Antioxidant or Redox modulation

Revisiting the Antioxidant (AOX) Concept …

Antioxidant concept is a purely chemical one: reaction of one oxidant molecule with one reductive (antioxidant) molecule. Such a chemical reaction is non-controlled: as soon as the oxidant and the antioxidant are in touch within the media the reaction takes place. Moreover the reaction products are never taken into account. Actually following the redox reaction the antioxidant is oxidized into its corresponding oxidative form and the oxidant is reduced into its corresponding reductive form. For example the polyphenols (antioxidant) are forming quinones (corresponding oxidative form) after reaction with the oxidant. Such quinones are powerful toxic electrophilic reagents which can react with amino groups in proteins, leading to modified proteins, or thiols such as glutathione thus consuming the redox stock of the cells.

Direct (also called secondary) antioxidants such as vitamin C, Vitamin E, berries and juices have typically been used to neutralize free radicals and to prevent the damage they cause.
The direct/secondary antioxidants react chemically in a one-to-one fight meaning that to destroy 1 ROS molecule it is necessary to « sacrifice » 1 direct/secondary antioxidant molecule. So if there is more secondary antioxidants than ROS (as under normal physiological condition) all ROS will be neutralized and the balance is conserved. If, on the contrary, there is more ROS than secondary antioxidants (oxidative stress situation) the imbalance will be established and all non-neutralized ROS will destroy our cellular constituents (proteins, lipids, DNA). Therefore it comes a tipping point where the direc/secondaryt antioxidants are inadequate to take care of the damages.

Direct/Secondary Antioxidants AOX

AOX scavenges directly and rapidly ROS

  • 1:1 ratio and therefore one AOX molecule reacts with one ROS molecule (in the scheme noted as Box)
  • AOX with strong reductive capacity (redox pot.< -100mV) as powerful antioxidant
  • after reaction with one ROS molecule the AOX is oxidised and therefore becomes an oxidant

Box* could be ROS, Protox,

examples of direct/secondary AOX: Glutathione (GSH), lipoïc acid (LA), thioredoxin, Vitamin C, Vitamin E, most of polyphenols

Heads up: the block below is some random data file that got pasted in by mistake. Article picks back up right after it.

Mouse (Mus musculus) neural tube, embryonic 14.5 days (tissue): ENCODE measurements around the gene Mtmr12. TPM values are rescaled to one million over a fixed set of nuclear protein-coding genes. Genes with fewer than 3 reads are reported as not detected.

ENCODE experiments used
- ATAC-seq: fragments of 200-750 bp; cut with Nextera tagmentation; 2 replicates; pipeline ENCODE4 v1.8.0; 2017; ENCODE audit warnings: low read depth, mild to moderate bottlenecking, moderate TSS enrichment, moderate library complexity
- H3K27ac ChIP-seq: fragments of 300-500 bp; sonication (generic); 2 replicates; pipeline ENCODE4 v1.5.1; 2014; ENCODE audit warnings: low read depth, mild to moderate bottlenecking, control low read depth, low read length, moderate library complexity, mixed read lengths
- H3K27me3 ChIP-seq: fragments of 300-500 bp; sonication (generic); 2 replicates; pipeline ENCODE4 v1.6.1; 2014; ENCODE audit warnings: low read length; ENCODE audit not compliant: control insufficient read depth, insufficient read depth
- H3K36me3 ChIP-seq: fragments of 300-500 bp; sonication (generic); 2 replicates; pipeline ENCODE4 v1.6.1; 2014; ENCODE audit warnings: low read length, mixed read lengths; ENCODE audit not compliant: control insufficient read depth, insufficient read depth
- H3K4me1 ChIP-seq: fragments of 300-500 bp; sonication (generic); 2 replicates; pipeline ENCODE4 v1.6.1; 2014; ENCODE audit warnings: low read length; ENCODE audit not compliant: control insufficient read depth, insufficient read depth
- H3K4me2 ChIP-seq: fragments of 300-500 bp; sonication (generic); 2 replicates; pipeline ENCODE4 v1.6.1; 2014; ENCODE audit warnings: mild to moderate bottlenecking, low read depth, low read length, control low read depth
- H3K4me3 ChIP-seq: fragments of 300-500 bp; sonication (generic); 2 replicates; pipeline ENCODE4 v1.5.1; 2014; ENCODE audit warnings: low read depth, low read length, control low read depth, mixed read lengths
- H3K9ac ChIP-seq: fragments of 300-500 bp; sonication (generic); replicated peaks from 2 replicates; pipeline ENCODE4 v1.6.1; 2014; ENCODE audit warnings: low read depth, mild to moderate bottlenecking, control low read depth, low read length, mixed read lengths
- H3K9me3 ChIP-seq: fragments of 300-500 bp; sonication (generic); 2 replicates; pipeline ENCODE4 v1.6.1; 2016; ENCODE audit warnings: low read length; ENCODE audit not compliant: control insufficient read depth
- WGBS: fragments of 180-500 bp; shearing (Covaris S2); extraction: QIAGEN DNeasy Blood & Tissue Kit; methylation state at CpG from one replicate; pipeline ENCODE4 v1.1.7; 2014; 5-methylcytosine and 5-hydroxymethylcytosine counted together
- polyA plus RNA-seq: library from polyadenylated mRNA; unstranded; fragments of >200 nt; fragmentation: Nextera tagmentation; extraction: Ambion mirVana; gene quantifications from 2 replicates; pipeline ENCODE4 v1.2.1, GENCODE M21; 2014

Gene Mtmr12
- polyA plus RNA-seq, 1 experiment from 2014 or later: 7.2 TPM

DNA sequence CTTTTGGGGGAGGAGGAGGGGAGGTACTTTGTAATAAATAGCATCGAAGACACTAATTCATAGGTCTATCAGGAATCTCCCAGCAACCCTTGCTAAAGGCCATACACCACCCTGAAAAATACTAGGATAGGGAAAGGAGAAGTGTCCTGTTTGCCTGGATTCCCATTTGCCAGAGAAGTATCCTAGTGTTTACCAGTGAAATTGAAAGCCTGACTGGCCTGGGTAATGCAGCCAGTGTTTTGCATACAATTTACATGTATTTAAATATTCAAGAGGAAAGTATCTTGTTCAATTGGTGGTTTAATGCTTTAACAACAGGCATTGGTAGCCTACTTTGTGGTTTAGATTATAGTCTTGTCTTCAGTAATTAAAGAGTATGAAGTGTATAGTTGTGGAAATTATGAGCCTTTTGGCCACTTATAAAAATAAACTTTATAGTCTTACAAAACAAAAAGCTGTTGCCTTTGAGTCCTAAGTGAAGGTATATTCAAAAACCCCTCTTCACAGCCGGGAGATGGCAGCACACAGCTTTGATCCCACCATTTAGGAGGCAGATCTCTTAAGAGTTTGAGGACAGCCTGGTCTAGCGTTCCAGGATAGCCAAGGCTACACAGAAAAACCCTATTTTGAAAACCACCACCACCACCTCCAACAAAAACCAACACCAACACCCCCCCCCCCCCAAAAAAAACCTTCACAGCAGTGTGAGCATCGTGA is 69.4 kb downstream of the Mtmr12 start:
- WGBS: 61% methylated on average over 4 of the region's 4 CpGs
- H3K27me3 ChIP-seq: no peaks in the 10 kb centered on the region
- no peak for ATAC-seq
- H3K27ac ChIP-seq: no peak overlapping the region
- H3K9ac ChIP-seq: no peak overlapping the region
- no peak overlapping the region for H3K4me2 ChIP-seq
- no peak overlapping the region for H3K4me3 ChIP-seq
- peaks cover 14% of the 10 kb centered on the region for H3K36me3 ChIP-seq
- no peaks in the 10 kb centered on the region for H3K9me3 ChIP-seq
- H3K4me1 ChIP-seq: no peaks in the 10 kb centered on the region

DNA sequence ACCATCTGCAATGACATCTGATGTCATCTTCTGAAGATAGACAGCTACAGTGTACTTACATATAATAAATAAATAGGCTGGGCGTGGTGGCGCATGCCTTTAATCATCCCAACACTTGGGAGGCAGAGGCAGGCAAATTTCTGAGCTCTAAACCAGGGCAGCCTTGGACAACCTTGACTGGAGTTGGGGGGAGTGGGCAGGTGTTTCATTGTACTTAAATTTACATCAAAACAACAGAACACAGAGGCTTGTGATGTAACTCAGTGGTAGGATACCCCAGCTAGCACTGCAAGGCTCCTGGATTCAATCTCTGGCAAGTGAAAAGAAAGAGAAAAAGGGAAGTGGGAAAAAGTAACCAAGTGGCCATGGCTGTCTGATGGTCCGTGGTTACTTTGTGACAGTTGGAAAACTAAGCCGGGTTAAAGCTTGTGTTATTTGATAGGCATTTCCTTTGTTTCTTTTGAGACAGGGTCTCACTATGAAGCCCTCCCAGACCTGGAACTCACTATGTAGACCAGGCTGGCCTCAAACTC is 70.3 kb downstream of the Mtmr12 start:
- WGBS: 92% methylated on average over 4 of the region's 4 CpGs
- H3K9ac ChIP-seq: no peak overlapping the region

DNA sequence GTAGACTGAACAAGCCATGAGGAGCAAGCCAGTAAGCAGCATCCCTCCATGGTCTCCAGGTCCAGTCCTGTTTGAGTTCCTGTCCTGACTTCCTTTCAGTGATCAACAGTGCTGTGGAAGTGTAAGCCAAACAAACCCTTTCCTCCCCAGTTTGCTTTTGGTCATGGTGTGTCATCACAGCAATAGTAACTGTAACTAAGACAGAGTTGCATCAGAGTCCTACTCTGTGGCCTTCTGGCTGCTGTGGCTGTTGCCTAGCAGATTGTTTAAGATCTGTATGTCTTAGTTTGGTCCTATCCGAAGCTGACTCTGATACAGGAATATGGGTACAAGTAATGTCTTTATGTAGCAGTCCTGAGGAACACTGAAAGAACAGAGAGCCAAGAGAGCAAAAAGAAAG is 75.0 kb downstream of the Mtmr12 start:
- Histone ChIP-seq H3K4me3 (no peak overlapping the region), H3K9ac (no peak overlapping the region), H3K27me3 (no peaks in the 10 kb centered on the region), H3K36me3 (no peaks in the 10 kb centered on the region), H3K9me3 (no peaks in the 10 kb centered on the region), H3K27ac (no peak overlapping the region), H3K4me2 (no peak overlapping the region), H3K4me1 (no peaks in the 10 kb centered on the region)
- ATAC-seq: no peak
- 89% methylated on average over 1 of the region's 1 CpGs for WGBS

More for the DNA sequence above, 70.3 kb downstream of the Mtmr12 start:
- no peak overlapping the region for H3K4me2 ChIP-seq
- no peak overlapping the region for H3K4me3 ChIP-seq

… to the modulation of the Redox Homeostasis Concept

A better approach for fighting free radicals/ROS is to use the body’s own self defenses called the Antioxidant Defense System of the cells. It includes endogenous low molecular weight molecules such as glutathione, thioredoxin, lipoic acid, as as well exogenous ones such as vitamin C and E for example but also macromolecules such as antioxidant enzymes.
The transcription factor NrF2 also called the master transcription factor modulates all these endogenous antioxidants through the induction of cytoprotective genes involved in cellular defense mechanisms, such as anti-inflammatory response, redox homeostasis, protein homeostasis (proteostasis) and the maintenance of mitochondrial function
When Nrf2 is activated in the nucleus, it turns on the production of antioxidant enzymes such as Catalase, Glutathione and Superoxide Dismutase (SOD). These antioxidant enzymes are powerful enough to neutralize up to one million free radicals per second, every second. This one to one million ratio proves to be a far more effective approach in combating aging and disease.

Since the Nrf2 protein remains dormant in a cell til it is activated by a Nrf2 activator the challenge is to determine what activates Nrf2 to take advantage of the one to one million free radical neutralization mentioned above?

Indirect/Primary or Biological AOX

  • scavenge not directly or very slowly ROS
  • weak AOX and there low reductive capacity (redox pot.> -100mV)
  • poor antioxidant

Example of indirect/primary or biological AOX: L-ergothioneine (EGT), E°’ = -0,06V

EGT + Protein           Prot-EGT                     Induction of complex antioxidant genes